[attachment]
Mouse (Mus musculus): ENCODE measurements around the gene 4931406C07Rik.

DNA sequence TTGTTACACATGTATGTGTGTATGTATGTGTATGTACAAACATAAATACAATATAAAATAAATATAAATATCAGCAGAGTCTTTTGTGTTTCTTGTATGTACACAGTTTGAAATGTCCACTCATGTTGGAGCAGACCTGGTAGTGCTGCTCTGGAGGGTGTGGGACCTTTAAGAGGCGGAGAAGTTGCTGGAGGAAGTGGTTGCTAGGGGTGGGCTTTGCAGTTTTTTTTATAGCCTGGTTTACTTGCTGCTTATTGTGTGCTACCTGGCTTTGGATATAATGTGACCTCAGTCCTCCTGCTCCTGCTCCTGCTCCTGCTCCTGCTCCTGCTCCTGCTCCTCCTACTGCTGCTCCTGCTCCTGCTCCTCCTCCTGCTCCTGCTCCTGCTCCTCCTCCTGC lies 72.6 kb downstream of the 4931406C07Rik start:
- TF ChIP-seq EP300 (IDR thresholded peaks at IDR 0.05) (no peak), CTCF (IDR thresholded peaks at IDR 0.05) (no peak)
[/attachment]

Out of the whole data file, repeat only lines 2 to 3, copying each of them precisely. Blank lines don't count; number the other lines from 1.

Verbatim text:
DNA sequence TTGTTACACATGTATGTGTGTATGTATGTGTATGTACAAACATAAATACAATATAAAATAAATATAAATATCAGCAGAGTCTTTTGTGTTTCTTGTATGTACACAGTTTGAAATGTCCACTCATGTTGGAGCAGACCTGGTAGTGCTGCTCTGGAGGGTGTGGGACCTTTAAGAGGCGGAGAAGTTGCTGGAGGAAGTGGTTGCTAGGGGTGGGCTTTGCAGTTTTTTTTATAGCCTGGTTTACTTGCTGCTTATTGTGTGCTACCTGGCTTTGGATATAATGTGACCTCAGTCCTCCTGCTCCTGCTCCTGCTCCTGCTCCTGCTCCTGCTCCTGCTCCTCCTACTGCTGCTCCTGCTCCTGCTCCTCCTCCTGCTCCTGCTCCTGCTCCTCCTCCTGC lies 72.6 kb downstream of the 4931406C07Rik start:
- TF ChIP-seq EP300 (IDR thresholded peaks at IDR 0.05) (no peak), CTCF (IDR thresholded peaks at IDR 0.05) (no peak)